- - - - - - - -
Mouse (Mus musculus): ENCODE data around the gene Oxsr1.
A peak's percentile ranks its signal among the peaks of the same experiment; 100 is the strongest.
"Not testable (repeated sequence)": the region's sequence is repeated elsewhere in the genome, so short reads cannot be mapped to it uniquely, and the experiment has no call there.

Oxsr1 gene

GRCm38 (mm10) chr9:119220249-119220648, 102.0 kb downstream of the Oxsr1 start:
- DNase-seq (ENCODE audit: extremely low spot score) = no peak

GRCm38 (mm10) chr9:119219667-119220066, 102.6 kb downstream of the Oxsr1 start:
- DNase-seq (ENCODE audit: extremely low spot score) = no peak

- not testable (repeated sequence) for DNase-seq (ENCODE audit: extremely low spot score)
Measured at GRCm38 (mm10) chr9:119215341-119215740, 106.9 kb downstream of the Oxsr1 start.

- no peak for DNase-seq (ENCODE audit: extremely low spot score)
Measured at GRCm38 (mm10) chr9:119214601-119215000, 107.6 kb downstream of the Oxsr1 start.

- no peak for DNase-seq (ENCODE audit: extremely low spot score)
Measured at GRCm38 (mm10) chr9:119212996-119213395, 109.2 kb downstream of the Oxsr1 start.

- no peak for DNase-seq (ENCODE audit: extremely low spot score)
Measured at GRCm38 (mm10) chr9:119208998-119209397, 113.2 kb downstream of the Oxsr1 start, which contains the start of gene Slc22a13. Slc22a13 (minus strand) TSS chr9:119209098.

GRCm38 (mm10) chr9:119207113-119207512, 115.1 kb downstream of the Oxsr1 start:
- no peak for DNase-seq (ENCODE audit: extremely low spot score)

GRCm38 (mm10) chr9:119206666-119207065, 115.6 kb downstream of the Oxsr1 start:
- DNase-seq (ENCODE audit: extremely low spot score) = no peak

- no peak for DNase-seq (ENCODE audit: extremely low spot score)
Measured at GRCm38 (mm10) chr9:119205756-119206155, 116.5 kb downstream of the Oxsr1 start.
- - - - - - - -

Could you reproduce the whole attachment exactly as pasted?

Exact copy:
Mouse (Mus musculus): ENCODE data around the gene Oxsr1.
A peak's percentile ranks its signal among the peaks of the same experiment; 100 is the strongest.
"Not testable (repeated sequence)": the region's sequence is repeated elsewhere in the genome, so short reads cannot be mapped to it uniquely, and the experiment has no call there.

Oxsr1 gene

GRCm38 (mm10) chr9:119220249-119220648, 102.0 kb downstream of the Oxsr1 start:
- DNase-seq (ENCODE audit: extremely low spot score) = no peak

GRCm38 (mm10) chr9:119219667-119220066, 102.6 kb downstream of the Oxsr1 start:
- DNase-seq (ENCODE audit: extremely low spot score) = no peak

- not testable (repeated sequence) for DNase-seq (ENCODE audit: extremely low spot score)
Measured at GRCm38 (mm10) chr9:119215341-119215740, 106.9 kb downstream of the Oxsr1 start.

- no peak for DNase-seq (ENCODE audit: extremely low spot score)
Measured at GRCm38 (mm10) chr9:119214601-119215000, 107.6 kb downstream of the Oxsr1 start.

- no peak for DNase-seq (ENCODE audit: extremely low spot score)
Measured at GRCm38 (mm10) chr9:119212996-119213395, 109.2 kb downstream of the Oxsr1 start.

- no peak for DNase-seq (ENCODE audit: extremely low spot score)
Measured at GRCm38 (mm10) chr9:119208998-119209397, 113.2 kb downstream of the Oxsr1 start, which contains the start of gene Slc22a13. Slc22a13 (minus strand) TSS chr9:119209098.

GRCm38 (mm10) chr9:119207113-119207512, 115.1 kb downstream of the Oxsr1 start:
- no peak for DNase-seq (ENCODE audit: extremely low spot score)

GRCm38 (mm10) chr9:119206666-119207065, 115.6 kb downstream of the Oxsr1 start:
- DNase-seq (ENCODE audit: extremely low spot score) = no peak

- no peak for DNase-seq (ENCODE audit: extremely low spot score)
Measured at GRCm38 (mm10) chr9:119205756-119206155, 116.5 kb downstream of the Oxsr1 start.